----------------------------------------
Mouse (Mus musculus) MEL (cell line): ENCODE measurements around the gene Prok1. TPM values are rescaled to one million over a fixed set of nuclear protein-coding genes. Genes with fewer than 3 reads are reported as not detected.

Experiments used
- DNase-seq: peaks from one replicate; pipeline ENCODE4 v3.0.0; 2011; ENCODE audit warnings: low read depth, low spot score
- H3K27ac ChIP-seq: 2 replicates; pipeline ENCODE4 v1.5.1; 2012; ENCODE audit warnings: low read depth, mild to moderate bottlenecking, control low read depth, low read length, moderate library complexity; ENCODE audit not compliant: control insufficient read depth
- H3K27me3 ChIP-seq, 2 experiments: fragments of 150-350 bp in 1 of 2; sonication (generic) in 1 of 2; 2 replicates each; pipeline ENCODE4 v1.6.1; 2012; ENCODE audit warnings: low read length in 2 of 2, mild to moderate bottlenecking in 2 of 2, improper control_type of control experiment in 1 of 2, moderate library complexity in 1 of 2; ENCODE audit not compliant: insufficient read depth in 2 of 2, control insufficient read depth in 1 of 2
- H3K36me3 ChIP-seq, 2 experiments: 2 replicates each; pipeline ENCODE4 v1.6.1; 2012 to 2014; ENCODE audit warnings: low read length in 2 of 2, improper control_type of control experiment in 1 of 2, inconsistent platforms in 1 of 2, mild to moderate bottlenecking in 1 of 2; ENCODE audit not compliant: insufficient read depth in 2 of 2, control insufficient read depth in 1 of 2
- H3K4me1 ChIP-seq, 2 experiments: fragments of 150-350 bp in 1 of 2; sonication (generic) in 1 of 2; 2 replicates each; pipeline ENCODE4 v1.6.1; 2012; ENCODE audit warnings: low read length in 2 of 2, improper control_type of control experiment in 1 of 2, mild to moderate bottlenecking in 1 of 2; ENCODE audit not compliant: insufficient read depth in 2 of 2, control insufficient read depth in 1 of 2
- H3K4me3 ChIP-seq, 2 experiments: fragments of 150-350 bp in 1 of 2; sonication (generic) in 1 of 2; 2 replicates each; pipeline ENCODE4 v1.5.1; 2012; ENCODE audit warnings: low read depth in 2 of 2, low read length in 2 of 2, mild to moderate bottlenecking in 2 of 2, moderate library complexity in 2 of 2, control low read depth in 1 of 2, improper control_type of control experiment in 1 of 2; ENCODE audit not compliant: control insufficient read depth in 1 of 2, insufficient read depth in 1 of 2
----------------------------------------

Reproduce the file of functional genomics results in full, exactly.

Mouse (Mus musculus) MEL (cell line): ENCODE measurements around the gene Prok1. TPM values are rescaled to one million over a fixed set of nuclear protein-coding genes. Genes with fewer than 3 reads are reported as not detected.

Experiments used
- DNase-seq: peaks from one replicate; pipeline ENCODE4 v3.0.0; 2011; ENCODE audit warnings: low read depth, low spot score
- H3K27ac ChIP-seq: 2 replicates; pipeline ENCODE4 v1.5.1; 2012; ENCODE audit warnings: low read depth, mild to moderate bottlenecking, control low read depth, low read length, moderate library complexity; ENCODE audit not compliant: control insufficient read depth
- H3K27me3 ChIP-seq, 2 experiments: fragments of 150-350 bp in 1 of 2; sonication (generic) in 1 of 2; 2 replicates each; pipeline ENCODE4 v1.6.1; 2012; ENCODE audit warnings: low read length in 2 of 2, mild to moderate bottlenecking in 2 of 2, improper control_type of control experiment in 1 of 2, moderate library complexity in 1 of 2; ENCODE audit not compliant: insufficient read depth in 2 of 2, control insufficient read depth in 1 of 2
- H3K36me3 ChIP-seq, 2 experiments: 2 replicates each; pipeline ENCODE4 v1.6.1; 2012 to 2014; ENCODE audit warnings: low read length in 2 of 2, improper control_type of control experiment in 1 of 2, inconsistent platforms in 1 of 2, mild to moderate bottlenecking in 1 of 2; ENCODE audit not compliant: insufficient read depth in 2 of 2, control insufficient read depth in 1 of 2
- H3K4me1 ChIP-seq, 2 experiments: fragments of 150-350 bp in 1 of 2; sonication (generic) in 1 of 2; 2 replicates each; pipeline ENCODE4 v1.6.1; 2012; ENCODE audit warnings: low read length in 2 of 2, improper control_type of control experiment in 1 of 2, mild to moderate bottlenecking in 1 of 2; ENCODE audit not compliant: insufficient read depth in 2 of 2, control insufficient read depth in 1 of 2
- H3K4me3 ChIP-seq, 2 experiments: fragments of 150-350 bp in 1 of 2; sonication (generic) in 1 of 2; 2 replicates each; pipeline ENCODE4 v1.5.1; 2012; ENCODE audit warnings: low read depth in 2 of 2, low read length in 2 of 2, mild to moderate bottlenecking in 2 of 2, moderate library complexity in 2 of 2, control low read depth in 1 of 2, improper control_type of control experiment in 1 of 2; ENCODE audit not compliant: control insufficient read depth in 1 of 2, insufficient read depth in 1 of 2